Around 20,000 homeless people took to the streets of São Paulo on Tuesday demanding that public officials resolve the city’s devastating social housing crisis, which critics argue is partially due to real estate speculation by large property developers.
After a 14-mile long march, which began in the outskirts of São Paulo and concluded at the entrance of the São Paulo state government headquarters, representatives from Brazil's Homeless Workers Movement (MTST) held negotiations with the city’s top housing and planning officials.
After the three hours of discussions, MTST coordinator Guilherme Boulos issued a statement saying that the discussions lead to important advancements in their demands for dignified housing.
With more than 12 million people, Brazil's largest city is in the midst of a serious housing crisis, with a population of 1.2 million homeless or precariously housed citizens.
As a result of Tuesday's negotiations, officials with the Housing and Urban Development Company (CDHU), the agency responsible for housing regularization, agreed to begin registering more than 7,000 people currently living in the land occupation site in Sao Bernardo do Campo city.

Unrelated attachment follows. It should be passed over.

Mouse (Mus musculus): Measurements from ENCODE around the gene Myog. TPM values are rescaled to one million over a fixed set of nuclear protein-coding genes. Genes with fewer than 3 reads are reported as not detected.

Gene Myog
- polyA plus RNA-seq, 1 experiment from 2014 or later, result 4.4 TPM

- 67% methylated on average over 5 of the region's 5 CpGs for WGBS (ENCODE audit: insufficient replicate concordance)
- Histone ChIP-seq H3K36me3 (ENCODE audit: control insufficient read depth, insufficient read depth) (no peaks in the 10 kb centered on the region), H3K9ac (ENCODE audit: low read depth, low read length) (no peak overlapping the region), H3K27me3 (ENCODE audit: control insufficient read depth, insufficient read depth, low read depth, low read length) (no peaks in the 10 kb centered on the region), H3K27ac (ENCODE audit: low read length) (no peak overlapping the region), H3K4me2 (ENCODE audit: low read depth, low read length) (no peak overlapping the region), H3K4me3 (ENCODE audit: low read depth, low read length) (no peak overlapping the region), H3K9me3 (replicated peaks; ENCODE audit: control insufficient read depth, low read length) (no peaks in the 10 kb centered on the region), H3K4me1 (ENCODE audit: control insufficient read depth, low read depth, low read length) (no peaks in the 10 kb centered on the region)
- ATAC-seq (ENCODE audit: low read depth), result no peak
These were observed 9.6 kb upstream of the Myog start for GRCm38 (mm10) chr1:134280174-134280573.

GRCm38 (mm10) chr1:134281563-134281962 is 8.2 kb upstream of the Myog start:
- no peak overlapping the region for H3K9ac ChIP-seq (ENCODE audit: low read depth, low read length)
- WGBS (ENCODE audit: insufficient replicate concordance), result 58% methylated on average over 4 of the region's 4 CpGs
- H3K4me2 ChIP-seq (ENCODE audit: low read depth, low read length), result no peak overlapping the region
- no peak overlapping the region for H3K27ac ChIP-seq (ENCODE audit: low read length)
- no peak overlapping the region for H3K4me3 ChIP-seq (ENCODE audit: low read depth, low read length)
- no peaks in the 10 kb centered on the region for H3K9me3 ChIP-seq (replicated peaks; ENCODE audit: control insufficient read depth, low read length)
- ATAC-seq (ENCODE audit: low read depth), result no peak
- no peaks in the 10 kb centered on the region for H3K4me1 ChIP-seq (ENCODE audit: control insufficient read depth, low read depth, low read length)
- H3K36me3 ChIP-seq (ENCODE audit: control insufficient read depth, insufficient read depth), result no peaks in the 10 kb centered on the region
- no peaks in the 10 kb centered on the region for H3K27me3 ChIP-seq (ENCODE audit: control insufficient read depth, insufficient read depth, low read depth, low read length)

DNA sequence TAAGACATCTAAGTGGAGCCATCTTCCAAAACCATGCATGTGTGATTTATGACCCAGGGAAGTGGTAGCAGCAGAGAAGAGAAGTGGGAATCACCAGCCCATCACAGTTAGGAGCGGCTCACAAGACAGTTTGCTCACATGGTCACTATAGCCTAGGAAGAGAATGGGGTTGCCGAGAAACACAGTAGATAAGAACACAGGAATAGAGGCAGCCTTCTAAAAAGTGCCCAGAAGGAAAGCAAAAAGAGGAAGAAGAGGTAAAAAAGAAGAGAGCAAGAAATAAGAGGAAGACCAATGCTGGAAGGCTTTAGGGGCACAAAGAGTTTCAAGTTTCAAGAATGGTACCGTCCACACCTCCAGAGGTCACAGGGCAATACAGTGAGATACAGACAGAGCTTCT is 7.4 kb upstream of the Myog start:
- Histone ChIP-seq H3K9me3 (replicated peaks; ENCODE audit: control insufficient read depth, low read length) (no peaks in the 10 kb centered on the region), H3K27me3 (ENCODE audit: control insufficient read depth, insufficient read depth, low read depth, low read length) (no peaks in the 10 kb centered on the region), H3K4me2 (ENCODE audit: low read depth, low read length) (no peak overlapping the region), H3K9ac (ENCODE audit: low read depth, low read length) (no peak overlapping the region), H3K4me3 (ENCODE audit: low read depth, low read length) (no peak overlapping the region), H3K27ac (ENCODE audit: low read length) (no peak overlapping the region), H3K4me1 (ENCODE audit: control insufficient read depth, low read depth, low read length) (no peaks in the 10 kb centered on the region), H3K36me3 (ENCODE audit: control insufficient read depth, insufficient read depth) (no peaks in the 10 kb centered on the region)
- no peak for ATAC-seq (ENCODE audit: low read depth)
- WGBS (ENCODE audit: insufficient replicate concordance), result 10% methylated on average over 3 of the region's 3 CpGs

The Sao Bernardo do Campo occupation site, which was occupied last September, is mainly comprised of unemployed and homeless people demanding decent housing. The land occupation is located on a 60,000 square meter vacant lot, which is owned by the MZM construction company.
"Today marks a huge organizational victory and represents the willingness to fight for the homeless people of this city. In scale, this is the largest march that the MTST has ever held. Occupy São Bernardo has become a symbol of the serious problem of homelessness in this country,” said Michel Navarro, a state coordinator with the movement told Brasil de Fato.
The MTST is Brazil's most influential housing rights organizations, with around 50,000 members coordinating more than 30 occupations across São Paulo.
The march, which began early Tuesday morning, included the participation of elderly women, children, teachers and many other members of civil society, in attempt to bring visibility to the housing crisis across the country. An estimated 48 million of Brazil’s population, or close to 25% lack housing altogether, or live in inadequate housing.
"We are struggling for the São Bernardo occupation site and for many of other MTST urban occupation sites. The housing deficit in the capital city of São Paulo is enormous, which is largely due to city’s lack of investment in housing,” Bruno Magalhães, a teacher who participated in yesterday's march told Brasil de Fato.
In order to address the pending requests issued by the MTST, government officials have agreed to hold a follow up meeting on November 10th, where the two parties will continue to discuss the issue of the right to dignified housing.
The MTST’s primary mode of political protest and negotiation is through "occupations" wherein they squat on underutilized lands that are being held vacant for speculation. Vacant or unutilized is not permitted according to the 1988 Brazilian Constitution, which stipulates that that all land must serve a social purpose.
Edition: Vanessa Martina Silva | Version in English: Nate Singham